MediaMedia BuyingSegmenting Ad Buys

Segmenting Ad Buys

Many agencies invested in adserving technology over the past couple years but got a rude awakening when they found it impractical to use these servers to target. Why? Well, usually it's the publisher's adserver that makes the call when specific ads are served. While agency-side targeting still isn't where most would like it to be, there are some very smart tests an agency can use in order to learn more about its audience. Tom shows you the benefits of segmenting an audience using the agency-side adserver.

Many agencies that invested in adserving technology over the past couple years had some unrealistic expectations regarding the types of targeting they would be able to implement from the agency side.

For some, it was a rude awakening when they realized that it was impractical to use their servers to target. After all, with a couple of exceptions, a web site publisher’s adserver is the one making the call as to when a specific agency’s ad is served — not the agency’s.

Most agencies learned very quickly that if they wanted to target OS/2 users with specific ads via their adserver, they could do that. But they also learned that they would have to develop a default message to serve to all other users. After all, when a publisher’s adserver tells an agency’s adserver to serve an ad, it has to serve something, regardless of whether the end user is on OS/2 or not. If you want to target OS/2 users only, that targeting filter has to be implemented on the publisher’s side.

While agency-side targeting still isn’t where most would like it to be, there are some very smart tests an agency can implement in order to learn more about its audience. Segmenting an audience using the agency-side adserver can often yield some surprises.

For instance, if your client provides a web-based service, you might try segmenting the audience by time of day. Serve the same banners to all users, but segment the audience in such a way that the reports from your adserver show response rates broken out by time of day. This breakout may reveal that response to your ads peaks during business hours. In that case, you might consider implementing a time of day filter on the publishing side. You’ve actually tested the targeting filter before buying it!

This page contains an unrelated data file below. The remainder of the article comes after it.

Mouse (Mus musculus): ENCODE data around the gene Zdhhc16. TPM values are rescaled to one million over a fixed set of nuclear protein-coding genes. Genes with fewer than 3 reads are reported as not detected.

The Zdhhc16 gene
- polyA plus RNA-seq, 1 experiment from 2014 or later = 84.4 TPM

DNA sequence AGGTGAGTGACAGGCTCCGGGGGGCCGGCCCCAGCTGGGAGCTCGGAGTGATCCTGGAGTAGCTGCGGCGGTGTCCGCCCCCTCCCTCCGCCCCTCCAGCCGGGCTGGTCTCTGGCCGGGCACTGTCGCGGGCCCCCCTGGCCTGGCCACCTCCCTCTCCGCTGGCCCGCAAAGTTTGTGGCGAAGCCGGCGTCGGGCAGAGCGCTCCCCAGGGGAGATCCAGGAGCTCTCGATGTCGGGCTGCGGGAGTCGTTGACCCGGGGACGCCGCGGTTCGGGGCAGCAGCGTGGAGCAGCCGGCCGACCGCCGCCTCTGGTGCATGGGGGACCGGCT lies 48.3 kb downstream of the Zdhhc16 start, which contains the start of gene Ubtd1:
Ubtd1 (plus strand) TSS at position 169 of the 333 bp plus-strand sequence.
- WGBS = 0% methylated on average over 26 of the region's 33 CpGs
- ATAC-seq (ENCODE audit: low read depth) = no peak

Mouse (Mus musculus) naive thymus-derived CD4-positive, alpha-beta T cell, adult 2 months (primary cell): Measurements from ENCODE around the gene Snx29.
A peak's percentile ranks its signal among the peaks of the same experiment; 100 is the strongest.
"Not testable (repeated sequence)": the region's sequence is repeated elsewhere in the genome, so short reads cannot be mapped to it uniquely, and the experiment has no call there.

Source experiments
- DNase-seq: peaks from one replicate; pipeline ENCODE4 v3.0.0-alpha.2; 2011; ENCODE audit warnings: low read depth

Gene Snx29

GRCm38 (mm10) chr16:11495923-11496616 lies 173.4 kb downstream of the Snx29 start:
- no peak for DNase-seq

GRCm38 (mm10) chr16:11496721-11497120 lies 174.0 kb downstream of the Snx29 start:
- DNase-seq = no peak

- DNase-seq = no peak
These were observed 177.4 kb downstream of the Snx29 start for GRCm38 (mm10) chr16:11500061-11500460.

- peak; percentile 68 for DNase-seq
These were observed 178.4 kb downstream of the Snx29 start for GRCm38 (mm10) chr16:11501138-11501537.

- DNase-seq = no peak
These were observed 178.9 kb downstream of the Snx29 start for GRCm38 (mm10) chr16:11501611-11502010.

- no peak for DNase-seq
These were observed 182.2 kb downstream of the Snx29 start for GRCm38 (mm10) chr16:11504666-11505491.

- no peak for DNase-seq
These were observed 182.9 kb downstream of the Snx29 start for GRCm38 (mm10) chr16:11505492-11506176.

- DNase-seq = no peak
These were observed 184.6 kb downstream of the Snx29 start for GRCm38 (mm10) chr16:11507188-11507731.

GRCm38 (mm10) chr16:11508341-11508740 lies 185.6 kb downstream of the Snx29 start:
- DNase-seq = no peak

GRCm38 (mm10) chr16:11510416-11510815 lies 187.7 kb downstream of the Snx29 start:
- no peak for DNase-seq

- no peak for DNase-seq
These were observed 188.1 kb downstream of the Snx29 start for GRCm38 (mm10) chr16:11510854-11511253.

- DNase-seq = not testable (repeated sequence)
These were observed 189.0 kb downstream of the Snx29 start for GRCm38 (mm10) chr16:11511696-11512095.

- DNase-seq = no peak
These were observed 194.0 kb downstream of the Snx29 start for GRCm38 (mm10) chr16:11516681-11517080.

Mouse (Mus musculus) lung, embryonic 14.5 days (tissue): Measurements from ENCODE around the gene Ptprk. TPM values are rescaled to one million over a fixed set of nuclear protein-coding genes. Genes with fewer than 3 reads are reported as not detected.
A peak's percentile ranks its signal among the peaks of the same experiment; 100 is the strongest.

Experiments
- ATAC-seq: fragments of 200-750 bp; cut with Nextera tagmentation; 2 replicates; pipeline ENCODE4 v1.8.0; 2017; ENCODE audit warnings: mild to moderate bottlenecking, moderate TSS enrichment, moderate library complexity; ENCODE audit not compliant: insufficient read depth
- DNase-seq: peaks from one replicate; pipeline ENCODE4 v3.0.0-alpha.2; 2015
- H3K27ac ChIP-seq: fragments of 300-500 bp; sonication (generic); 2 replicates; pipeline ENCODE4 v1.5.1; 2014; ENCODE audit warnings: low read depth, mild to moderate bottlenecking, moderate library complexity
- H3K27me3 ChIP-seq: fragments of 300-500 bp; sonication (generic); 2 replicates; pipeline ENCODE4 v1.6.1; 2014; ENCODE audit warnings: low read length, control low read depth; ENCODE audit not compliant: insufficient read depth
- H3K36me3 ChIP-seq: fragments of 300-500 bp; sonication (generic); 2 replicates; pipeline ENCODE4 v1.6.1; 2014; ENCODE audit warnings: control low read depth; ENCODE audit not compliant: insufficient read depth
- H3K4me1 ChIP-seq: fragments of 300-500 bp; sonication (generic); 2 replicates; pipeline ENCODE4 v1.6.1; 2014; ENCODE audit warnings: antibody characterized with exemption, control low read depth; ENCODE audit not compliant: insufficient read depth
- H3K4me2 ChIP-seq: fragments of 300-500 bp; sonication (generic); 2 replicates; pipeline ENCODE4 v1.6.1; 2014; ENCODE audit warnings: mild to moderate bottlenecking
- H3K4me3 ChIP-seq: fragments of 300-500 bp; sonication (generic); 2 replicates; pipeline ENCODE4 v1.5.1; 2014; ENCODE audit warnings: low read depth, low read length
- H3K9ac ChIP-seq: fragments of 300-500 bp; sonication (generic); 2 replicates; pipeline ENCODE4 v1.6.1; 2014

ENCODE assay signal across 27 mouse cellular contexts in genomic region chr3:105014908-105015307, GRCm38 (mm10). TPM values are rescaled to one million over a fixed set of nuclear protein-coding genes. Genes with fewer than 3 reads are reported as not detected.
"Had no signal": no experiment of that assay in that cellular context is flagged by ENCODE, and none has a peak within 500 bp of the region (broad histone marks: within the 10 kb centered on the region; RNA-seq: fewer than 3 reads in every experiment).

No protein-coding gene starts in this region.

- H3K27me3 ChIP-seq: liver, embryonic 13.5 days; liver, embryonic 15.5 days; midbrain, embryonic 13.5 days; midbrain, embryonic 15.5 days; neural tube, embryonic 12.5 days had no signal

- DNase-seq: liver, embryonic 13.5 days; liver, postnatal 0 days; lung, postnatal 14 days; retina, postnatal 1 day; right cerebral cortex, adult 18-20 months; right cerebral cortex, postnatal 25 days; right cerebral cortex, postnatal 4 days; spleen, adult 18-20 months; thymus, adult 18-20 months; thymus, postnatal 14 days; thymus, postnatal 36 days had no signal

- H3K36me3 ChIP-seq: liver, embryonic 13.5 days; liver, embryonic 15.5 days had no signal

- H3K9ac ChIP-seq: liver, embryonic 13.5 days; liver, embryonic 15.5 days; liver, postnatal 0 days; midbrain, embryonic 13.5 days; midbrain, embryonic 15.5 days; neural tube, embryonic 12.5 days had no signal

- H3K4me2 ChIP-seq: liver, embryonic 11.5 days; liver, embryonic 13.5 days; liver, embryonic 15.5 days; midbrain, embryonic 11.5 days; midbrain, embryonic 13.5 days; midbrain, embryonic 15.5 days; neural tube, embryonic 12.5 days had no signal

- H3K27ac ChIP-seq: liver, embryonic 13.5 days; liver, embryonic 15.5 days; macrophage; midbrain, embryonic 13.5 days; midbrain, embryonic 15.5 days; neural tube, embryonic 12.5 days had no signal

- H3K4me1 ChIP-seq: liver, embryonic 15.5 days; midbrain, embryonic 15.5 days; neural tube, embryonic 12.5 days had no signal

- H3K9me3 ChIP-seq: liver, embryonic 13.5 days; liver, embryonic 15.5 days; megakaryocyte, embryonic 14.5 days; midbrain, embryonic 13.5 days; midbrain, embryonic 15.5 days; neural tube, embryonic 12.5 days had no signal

The same methodology can be used to test response by geography, operating system, top-level domain, and many other criteria. If you have a hunch that a specific audience segment will respond more readily to one of your ads, you have very little to lose and a lot to gain by testing.

Another way to get more bang for your buck using the targeting capabilities of your adserver is to segment your audience and serve different messages to the unlike segments. If you have a computer hardware product, you may want to consider different messages for different operating systems.

If you’re selling a business card scanner that works with a MacIntosh, you may want to deliver a banner that speaks to this audience — “Hey Mac users We’ve got a card scanner that actually works on your system” or something to that effect. Response rates will increase if you can address small niche audiences with personalized messages.

Many of the agency-side servers can use cookies to recognize surfers that have seen your ads before. With this information, some servers can show banners to a user in a specific sequence. Wouldn’t it be great to serve up a special ad to those who have seen your offers before? Or perhaps you could serve more retention-focused ads to people who have visited your site before, while serving new acquisition ads to those who haven’t.

Although agency-side targeting is not as robust as targeting on the publisher’s side, it is still very useful in some situations. Consider using it to help increase your efficiency and to help you learn about your audience.

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